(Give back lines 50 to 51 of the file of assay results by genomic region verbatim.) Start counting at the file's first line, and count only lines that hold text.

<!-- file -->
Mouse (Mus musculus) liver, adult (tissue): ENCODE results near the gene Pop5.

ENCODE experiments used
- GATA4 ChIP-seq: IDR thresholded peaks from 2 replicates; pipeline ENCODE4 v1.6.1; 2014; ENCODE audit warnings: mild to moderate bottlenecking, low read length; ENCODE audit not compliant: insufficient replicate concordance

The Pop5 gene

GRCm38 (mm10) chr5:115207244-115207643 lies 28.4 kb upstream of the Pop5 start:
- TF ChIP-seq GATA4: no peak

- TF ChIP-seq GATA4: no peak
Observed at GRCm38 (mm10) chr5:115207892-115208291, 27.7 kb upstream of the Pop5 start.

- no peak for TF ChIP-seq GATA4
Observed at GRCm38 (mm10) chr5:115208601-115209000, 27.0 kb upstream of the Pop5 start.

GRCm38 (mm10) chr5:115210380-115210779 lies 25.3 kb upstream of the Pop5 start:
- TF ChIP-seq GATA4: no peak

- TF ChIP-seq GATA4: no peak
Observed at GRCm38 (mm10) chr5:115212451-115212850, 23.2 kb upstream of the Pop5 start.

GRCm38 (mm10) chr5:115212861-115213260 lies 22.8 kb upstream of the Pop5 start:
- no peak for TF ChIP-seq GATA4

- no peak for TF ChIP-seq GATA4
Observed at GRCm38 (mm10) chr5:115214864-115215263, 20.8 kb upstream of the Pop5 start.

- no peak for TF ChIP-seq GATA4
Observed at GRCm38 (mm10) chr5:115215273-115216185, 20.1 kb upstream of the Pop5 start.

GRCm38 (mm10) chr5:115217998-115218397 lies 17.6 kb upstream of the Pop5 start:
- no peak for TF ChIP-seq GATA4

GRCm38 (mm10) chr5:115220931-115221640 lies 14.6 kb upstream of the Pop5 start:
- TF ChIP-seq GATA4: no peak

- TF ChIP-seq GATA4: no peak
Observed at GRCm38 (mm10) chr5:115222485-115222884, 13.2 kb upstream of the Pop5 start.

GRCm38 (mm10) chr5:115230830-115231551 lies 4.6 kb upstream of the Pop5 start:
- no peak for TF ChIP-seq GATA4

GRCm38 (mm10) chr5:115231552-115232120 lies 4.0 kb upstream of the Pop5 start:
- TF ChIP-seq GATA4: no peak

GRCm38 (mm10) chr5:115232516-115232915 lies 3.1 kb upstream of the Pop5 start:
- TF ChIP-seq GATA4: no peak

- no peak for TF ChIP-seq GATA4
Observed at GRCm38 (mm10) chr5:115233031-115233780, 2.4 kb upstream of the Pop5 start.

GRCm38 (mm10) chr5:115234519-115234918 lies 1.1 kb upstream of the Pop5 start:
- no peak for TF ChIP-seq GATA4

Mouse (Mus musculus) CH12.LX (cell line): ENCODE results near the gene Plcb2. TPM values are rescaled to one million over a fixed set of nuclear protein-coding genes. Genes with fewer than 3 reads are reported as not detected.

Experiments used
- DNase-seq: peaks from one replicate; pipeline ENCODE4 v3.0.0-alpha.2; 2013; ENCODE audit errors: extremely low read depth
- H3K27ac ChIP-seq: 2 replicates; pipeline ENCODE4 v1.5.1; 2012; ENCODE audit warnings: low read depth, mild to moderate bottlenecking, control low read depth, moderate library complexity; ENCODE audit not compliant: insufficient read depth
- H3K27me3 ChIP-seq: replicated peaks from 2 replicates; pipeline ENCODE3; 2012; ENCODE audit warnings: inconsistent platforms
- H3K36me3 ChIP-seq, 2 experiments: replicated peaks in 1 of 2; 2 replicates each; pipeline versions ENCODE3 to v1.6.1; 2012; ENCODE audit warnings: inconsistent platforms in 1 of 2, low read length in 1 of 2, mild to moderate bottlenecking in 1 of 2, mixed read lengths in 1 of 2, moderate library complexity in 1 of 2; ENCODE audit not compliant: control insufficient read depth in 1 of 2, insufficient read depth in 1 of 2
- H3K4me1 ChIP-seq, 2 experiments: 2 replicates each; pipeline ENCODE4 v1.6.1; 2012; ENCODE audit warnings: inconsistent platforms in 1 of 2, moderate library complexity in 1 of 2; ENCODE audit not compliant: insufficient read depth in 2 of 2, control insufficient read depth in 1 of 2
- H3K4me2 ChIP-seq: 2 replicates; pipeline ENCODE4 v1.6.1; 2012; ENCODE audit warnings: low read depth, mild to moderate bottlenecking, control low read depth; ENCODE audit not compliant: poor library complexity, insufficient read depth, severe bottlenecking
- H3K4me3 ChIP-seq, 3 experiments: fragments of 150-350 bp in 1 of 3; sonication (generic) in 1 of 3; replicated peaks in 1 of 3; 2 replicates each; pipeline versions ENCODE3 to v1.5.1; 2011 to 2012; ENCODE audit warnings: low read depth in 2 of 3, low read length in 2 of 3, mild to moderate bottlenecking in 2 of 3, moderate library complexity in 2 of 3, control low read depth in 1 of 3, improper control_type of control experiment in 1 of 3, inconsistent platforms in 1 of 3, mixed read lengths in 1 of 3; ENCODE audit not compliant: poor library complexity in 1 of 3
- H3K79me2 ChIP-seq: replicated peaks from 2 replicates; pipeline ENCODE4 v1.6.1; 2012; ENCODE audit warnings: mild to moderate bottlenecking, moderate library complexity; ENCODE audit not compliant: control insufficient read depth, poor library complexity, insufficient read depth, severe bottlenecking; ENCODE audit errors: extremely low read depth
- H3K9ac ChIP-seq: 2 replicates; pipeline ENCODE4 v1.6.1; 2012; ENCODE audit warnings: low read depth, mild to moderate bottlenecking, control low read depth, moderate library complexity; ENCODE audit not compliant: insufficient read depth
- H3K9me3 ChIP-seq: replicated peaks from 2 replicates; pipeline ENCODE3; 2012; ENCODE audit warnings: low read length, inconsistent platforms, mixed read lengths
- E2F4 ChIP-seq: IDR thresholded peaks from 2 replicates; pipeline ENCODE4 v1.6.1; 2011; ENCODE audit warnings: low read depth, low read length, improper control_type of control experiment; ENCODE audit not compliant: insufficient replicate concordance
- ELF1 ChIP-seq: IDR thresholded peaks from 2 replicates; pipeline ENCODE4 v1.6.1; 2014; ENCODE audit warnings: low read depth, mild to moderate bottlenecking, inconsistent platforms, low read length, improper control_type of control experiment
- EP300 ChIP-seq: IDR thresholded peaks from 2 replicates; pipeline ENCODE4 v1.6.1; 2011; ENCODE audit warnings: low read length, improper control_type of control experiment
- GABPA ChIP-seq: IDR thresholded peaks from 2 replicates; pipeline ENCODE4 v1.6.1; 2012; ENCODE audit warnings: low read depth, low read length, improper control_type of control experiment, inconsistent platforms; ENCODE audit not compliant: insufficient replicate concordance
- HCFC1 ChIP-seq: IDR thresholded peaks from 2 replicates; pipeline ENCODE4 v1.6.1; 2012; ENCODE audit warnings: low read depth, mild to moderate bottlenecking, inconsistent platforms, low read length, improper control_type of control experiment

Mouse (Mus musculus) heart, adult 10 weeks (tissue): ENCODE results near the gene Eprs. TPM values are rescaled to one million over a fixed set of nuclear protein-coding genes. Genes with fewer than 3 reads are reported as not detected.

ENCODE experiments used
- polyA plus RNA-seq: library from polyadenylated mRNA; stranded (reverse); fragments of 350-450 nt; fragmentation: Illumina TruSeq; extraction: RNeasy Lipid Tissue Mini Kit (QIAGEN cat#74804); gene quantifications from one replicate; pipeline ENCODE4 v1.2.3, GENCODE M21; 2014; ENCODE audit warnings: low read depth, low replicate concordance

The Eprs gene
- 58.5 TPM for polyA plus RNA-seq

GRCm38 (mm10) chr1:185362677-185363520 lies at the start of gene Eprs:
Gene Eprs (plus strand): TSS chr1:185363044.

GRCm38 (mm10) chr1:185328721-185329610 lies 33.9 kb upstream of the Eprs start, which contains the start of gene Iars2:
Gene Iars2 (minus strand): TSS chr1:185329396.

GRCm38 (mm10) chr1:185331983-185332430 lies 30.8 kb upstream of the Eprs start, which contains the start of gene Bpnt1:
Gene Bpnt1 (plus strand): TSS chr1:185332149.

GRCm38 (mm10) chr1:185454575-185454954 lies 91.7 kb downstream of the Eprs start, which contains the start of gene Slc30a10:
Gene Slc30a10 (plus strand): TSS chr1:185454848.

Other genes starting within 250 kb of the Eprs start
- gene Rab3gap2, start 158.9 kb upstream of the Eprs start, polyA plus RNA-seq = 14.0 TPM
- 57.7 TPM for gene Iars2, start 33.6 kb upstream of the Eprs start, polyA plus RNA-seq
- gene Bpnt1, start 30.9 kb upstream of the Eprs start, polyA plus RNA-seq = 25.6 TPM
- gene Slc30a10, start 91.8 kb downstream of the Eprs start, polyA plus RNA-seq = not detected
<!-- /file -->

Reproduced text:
- ELF1 ChIP-seq: IDR thresholded peaks from 2 replicates; pipeline ENCODE4 v1.6.1; 2014; ENCODE audit warnings: low read depth, mild to moderate bottlenecking, inconsistent platforms, low read length, improper control_type of control experiment
- EP300 ChIP-seq: IDR thresholded peaks from 2 replicates; pipeline ENCODE4 v1.6.1; 2011; ENCODE audit warnings: low read length, improper control_type of control experiment